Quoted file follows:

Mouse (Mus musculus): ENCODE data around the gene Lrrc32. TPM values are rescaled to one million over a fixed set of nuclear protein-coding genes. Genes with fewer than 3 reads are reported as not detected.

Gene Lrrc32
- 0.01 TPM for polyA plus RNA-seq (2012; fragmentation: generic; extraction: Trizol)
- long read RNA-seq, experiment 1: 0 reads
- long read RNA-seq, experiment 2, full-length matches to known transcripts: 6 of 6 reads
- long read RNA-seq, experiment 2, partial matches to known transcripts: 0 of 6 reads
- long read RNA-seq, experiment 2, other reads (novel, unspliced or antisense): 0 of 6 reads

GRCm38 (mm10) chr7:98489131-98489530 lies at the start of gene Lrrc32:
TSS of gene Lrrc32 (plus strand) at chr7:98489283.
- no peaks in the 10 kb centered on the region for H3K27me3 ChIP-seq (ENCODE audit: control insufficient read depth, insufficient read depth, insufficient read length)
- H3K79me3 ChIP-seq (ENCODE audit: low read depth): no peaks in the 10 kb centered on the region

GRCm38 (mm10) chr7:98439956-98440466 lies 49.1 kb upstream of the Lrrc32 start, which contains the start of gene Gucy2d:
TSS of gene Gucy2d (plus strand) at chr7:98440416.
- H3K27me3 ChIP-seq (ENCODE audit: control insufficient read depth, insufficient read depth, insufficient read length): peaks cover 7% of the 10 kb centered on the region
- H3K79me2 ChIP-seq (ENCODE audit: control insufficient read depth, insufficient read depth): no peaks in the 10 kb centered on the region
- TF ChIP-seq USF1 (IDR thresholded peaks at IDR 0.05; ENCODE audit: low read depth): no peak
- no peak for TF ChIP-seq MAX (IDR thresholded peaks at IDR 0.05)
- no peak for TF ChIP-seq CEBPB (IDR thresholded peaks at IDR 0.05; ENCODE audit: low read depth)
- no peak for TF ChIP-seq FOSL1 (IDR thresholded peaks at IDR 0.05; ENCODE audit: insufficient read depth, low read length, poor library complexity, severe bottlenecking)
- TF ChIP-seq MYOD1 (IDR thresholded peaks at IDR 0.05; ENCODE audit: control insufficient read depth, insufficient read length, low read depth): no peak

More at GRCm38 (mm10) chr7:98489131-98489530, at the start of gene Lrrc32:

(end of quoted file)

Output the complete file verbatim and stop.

Mouse (Mus musculus): ENCODE data around the gene Lrrc32. TPM values are rescaled to one million over a fixed set of nuclear protein-coding genes. Genes with fewer than 3 reads are reported as not detected.

Gene Lrrc32
- 0.01 TPM for polyA plus RNA-seq (2012; fragmentation: generic; extraction: Trizol)
- long read RNA-seq, experiment 1: 0 reads
- long read RNA-seq, experiment 2, full-length matches to known transcripts: 6 of 6 reads
- long read RNA-seq, experiment 2, partial matches to known transcripts: 0 of 6 reads
- long read RNA-seq, experiment 2, other reads (novel, unspliced or antisense): 0 of 6 reads

GRCm38 (mm10) chr7:98489131-98489530 lies at the start of gene Lrrc32:
TSS of gene Lrrc32 (plus strand) at chr7:98489283.
- no peaks in the 10 kb centered on the region for H3K27me3 ChIP-seq (ENCODE audit: control insufficient read depth, insufficient read depth, insufficient read length)
- H3K79me3 ChIP-seq (ENCODE audit: low read depth): no peaks in the 10 kb centered on the region

GRCm38 (mm10) chr7:98439956-98440466 lies 49.1 kb upstream of the Lrrc32 start, which contains the start of gene Gucy2d:
TSS of gene Gucy2d (plus strand) at chr7:98440416.
- H3K27me3 ChIP-seq (ENCODE audit: control insufficient read depth, insufficient read depth, insufficient read length): peaks cover 7% of the 10 kb centered on the region
- H3K79me2 ChIP-seq (ENCODE audit: control insufficient read depth, insufficient read depth): no peaks in the 10 kb centered on the region
- TF ChIP-seq USF1 (IDR thresholded peaks at IDR 0.05; ENCODE audit: low read depth): no peak
- no peak for TF ChIP-seq MAX (IDR thresholded peaks at IDR 0.05)
- no peak for TF ChIP-seq CEBPB (IDR thresholded peaks at IDR 0.05; ENCODE audit: low read depth)
- no peak for TF ChIP-seq FOSL1 (IDR thresholded peaks at IDR 0.05; ENCODE audit: insufficient read depth, low read length, poor library complexity, severe bottlenecking)
- TF ChIP-seq MYOD1 (IDR thresholded peaks at IDR 0.05; ENCODE audit: control insufficient read depth, insufficient read length, low read depth): no peak

More at GRCm38 (mm10) chr7:98489131-98489530, at the start of gene Lrrc32: